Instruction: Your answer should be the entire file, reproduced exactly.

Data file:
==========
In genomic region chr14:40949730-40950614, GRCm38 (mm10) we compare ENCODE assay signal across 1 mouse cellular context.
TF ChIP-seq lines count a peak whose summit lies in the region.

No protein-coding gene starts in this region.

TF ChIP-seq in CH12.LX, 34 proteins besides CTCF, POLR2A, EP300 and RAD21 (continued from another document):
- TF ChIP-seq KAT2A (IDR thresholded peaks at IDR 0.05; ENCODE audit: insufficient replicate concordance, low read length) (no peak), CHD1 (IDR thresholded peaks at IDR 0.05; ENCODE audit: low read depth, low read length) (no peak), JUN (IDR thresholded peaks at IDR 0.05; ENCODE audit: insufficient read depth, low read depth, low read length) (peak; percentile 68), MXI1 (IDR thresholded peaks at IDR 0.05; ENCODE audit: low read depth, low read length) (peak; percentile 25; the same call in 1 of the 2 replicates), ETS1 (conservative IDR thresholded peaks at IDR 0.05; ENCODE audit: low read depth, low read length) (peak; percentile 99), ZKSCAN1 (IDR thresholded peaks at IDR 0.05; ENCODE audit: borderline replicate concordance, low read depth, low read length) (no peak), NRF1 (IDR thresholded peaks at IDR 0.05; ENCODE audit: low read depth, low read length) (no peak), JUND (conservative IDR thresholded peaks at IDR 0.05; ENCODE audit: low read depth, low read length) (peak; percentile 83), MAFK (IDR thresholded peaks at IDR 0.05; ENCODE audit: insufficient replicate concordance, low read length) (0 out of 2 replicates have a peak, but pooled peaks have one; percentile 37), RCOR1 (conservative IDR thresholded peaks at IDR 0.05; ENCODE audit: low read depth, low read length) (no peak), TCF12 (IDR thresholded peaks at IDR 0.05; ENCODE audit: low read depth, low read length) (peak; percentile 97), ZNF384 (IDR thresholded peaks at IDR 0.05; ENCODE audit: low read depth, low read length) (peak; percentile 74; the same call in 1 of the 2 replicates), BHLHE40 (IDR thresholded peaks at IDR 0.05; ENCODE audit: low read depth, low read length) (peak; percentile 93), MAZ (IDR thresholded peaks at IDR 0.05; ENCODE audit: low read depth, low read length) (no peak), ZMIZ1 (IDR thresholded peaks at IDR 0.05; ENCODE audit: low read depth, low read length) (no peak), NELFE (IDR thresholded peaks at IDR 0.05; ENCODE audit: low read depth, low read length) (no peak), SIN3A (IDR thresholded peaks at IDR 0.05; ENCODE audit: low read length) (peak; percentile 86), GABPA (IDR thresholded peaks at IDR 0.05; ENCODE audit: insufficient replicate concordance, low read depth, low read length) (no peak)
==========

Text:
In genomic region chr14:40949730-40950614, GRCm38 (mm10) we compare ENCODE assay signal across 1 mouse cellular context.
TF ChIP-seq lines count a peak whose summit lies in the region.

No protein-coding gene starts in this region.

TF ChIP-seq in CH12.LX, 34 proteins besides CTCF, POLR2A, EP300 and RAD21 (continued from another document):
- TF ChIP-seq KAT2A (IDR thresholded peaks at IDR 0.05; ENCODE audit: insufficient replicate concordance, low read length) (no peak), CHD1 (IDR thresholded peaks at IDR 0.05; ENCODE audit: low read depth, low read length) (no peak), JUN (IDR thresholded peaks at IDR 0.05; ENCODE audit: insufficient read depth, low read depth, low read length) (peak; percentile 68), MXI1 (IDR thresholded peaks at IDR 0.05; ENCODE audit: low read depth, low read length) (peak; percentile 25; the same call in 1 of the 2 replicates), ETS1 (conservative IDR thresholded peaks at IDR 0.05; ENCODE audit: low read depth, low read length) (peak; percentile 99), ZKSCAN1 (IDR thresholded peaks at IDR 0.05; ENCODE audit: borderline replicate concordance, low read depth, low read length) (no peak), NRF1 (IDR thresholded peaks at IDR 0.05; ENCODE audit: low read depth, low read length) (no peak), JUND (conservative IDR thresholded peaks at IDR 0.05; ENCODE audit: low read depth, low read length) (peak; percentile 83), MAFK (IDR thresholded peaks at IDR 0.05; ENCODE audit: insufficient replicate concordance, low read length) (0 out of 2 replicates have a peak, but pooled peaks have one; percentile 37), RCOR1 (conservative IDR thresholded peaks at IDR 0.05; ENCODE audit: low read depth, low read length) (no peak), TCF12 (IDR thresholded peaks at IDR 0.05; ENCODE audit: low read depth, low read length) (peak; percentile 97), ZNF384 (IDR thresholded peaks at IDR 0.05; ENCODE audit: low read depth, low read length) (peak; percentile 74; the same call in 1 of the 2 replicates), BHLHE40 (IDR thresholded peaks at IDR 0.05; ENCODE audit: low read depth, low read length) (peak; percentile 93), MAZ (IDR thresholded peaks at IDR 0.05; ENCODE audit: low read depth, low read length) (no peak), ZMIZ1 (IDR thresholded peaks at IDR 0.05; ENCODE audit: low read depth, low read length) (no peak), NELFE (IDR thresholded peaks at IDR 0.05; ENCODE audit: low read depth, low read length) (no peak), SIN3A (IDR thresholded peaks at IDR 0.05; ENCODE audit: low read length) (peak; percentile 86), GABPA (IDR thresholded peaks at IDR 0.05; ENCODE audit: insufficient replicate concordance, low read depth, low read length) (no peak)